Looking back, I can hardly believe how long it took me to go vegan. It seems crazy that I was an advocate for human rights for so long before coming to the conclusion that I should be advocating for animal ones, too.
Let’s be clear: I don’t think meat eaters are bad people. I was one for over 25 years, my boyfriend is, and most of my friends and family are, too. Plenty of feminists are meat eaters (although some people do argue that the movement requires vegetarian or veganism). This post isn’t here to shame meat eaters – in fact, it’s much more about calling out vegans who preach about kindness and peace whilst neglecting to be truly intersectional.
In my case, going vegan was part of my feminist beliefs – as well as for the animals, the environment and for my health. But I want to talk about why going vegan isn’t automatically a feminist act. It’s got to be part of a bigger picture.
The vegan/feminist link
The reason I believe many people haven’t gone vegan is because we’re so desensitised to the reality of what the meat, egg and dairy industry entails that it’s really easy to ignore what we put animals through. In recent years, though, news has slowly started to filter through.
In 1990, Carol J Adams published a book called ‘The Sexual Politics of Meat’, a text that Google Books describes as “the classic articulation of the hidden connections between meat eating and patriarchy, between vegetarianism and feminism. More than anyone previously, Adams drew connections between meat-eating and violence towards women – everything from sexualised advertising and objectification, all the way to the systematic use of hens and cows. Suddenly it felt distinctly ‘un-feminist’ to be complicit in the artificial insemination, drugging and abuse of female animals.
Just like the patriarchy, the dairy and egg industry has horrific consequences for males of the species too. With breeding, milk making or egg laying being the most sought-after qualities in an animal, male chicks and calves are disposed of without a second thought.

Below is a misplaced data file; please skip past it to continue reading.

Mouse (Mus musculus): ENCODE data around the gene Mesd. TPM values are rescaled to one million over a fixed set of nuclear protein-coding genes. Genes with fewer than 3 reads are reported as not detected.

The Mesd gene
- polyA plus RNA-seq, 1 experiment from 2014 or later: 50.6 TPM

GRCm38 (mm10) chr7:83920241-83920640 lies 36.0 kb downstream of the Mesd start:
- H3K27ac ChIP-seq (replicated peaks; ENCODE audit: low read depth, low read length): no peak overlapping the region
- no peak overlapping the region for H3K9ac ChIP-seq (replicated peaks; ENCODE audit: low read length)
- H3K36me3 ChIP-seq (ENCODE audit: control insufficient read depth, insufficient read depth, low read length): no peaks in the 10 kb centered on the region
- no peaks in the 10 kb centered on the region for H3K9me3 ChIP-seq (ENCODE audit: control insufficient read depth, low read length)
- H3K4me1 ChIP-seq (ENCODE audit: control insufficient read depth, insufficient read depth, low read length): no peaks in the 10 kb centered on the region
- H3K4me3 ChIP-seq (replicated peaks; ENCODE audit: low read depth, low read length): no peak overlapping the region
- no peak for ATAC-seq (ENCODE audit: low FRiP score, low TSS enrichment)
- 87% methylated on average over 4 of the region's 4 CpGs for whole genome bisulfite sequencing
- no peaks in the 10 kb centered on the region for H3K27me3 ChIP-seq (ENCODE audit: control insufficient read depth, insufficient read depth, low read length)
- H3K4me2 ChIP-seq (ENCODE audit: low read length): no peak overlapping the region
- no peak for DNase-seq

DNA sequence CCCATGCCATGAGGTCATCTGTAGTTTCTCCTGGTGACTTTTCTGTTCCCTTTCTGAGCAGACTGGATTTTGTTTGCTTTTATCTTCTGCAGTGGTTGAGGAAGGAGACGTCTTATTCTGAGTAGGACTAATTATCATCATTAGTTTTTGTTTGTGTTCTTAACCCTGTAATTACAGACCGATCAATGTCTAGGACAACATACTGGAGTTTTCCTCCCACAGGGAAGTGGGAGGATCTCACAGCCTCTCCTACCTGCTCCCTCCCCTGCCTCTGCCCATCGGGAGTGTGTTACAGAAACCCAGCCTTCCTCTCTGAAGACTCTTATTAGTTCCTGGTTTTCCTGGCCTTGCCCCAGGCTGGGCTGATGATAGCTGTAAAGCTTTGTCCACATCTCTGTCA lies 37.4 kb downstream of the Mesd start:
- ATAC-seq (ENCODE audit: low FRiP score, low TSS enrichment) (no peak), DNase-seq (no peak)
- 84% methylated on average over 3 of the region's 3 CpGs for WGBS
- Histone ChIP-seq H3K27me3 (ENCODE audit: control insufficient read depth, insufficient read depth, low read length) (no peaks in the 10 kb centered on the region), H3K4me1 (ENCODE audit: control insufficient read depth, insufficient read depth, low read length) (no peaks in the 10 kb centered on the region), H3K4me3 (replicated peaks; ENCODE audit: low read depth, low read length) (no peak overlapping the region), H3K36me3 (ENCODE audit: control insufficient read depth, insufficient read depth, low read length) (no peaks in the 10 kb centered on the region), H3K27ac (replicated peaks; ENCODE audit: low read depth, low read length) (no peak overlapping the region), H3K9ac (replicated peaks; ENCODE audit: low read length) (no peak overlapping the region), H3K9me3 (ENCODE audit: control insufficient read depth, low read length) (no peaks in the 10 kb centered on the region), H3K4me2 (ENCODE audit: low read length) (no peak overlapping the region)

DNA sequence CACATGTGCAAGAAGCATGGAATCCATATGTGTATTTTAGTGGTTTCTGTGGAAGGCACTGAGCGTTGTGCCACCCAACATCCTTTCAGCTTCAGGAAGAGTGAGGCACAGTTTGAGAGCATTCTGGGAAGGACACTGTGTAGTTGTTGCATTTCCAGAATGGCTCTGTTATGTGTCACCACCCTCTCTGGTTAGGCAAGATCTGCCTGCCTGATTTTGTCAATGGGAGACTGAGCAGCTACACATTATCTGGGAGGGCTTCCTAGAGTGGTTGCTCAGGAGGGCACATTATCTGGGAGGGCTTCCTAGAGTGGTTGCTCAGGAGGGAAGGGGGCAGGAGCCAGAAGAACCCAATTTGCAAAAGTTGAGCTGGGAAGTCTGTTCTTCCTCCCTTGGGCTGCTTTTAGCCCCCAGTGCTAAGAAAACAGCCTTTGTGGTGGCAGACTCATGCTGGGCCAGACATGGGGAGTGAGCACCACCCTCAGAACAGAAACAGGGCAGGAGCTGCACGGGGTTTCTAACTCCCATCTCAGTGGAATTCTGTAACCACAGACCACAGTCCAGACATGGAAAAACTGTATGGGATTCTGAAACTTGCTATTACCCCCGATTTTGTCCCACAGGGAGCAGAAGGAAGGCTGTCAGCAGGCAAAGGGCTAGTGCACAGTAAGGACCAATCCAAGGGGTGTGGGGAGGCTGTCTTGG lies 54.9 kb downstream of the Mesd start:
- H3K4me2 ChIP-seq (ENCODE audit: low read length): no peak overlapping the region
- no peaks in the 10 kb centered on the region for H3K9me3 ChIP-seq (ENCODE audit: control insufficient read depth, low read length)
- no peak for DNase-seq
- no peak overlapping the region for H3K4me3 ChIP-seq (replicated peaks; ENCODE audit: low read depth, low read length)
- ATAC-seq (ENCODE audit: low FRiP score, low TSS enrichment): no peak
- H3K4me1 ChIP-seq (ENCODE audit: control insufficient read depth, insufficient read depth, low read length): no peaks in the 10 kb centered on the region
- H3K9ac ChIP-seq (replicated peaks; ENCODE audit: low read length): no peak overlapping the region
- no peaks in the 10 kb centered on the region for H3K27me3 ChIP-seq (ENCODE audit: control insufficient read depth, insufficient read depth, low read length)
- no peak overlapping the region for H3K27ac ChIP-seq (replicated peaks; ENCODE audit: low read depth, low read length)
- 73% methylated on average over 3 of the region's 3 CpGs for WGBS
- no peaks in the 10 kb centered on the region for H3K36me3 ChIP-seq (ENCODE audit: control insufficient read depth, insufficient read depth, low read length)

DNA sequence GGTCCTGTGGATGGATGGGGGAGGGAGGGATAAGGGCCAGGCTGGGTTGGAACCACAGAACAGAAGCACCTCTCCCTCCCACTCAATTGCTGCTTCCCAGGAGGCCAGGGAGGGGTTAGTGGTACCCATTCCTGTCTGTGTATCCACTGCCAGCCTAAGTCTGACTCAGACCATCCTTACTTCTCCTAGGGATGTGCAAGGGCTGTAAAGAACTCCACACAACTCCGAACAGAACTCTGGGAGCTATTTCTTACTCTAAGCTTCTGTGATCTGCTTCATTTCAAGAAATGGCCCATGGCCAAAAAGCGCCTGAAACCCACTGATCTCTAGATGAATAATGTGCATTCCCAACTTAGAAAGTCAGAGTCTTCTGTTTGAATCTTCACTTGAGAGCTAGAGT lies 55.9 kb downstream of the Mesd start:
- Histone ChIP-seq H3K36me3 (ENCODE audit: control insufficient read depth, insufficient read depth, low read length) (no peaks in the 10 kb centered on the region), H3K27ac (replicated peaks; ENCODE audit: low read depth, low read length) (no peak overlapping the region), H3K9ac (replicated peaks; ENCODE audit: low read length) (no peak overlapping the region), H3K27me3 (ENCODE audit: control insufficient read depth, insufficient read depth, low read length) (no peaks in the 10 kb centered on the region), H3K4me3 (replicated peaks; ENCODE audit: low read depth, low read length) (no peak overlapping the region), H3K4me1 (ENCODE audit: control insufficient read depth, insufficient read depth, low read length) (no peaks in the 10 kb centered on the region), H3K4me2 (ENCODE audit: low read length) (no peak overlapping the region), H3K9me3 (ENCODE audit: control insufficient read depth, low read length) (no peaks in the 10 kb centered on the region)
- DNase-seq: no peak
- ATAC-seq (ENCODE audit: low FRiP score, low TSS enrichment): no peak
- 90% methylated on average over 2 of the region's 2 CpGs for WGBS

So surely everyone should go vegan?
Well if it’s practical, yes. But there are plenty of reasons why it may not be, and is it really up to me to judge someone else’s ability to go vegan, simply because I am one?
I asked in a vegan support group on Facebook, and here’s what they thought:
Although many feminists are vegan and vice versa, the two don’t always go hand in hand. Sometimes, the utter frustration felt by vegans at the injustice animals face is enough to make them forget the other injustices that exist in the world. When your support for animals completely overshadows your desire to be compassionate to other humans, we’ve got a problem – and it’s why vegans often get labelled as preachy and militant.
White veganism is a thing
Nobody sums up the term white veganism better than the brilliantly informative blog, Vegan Voices of Color. They say:
“White Veganism is a reference to mainstream veganism—which is, undeniably very white, narrow, one sided and ignores intersectionality. It aims to expose and erase the invisibility of oppression on other animal bodies to the masses, while simultaneously ignoring and being silent about the very visible injustice and oppression of black and brown bodies, femme bodies, or differently-abled bodies. Sometimes even utilizing the history of oppression on Black bodies and other oppressed groups as a tool to promote veganism.” Source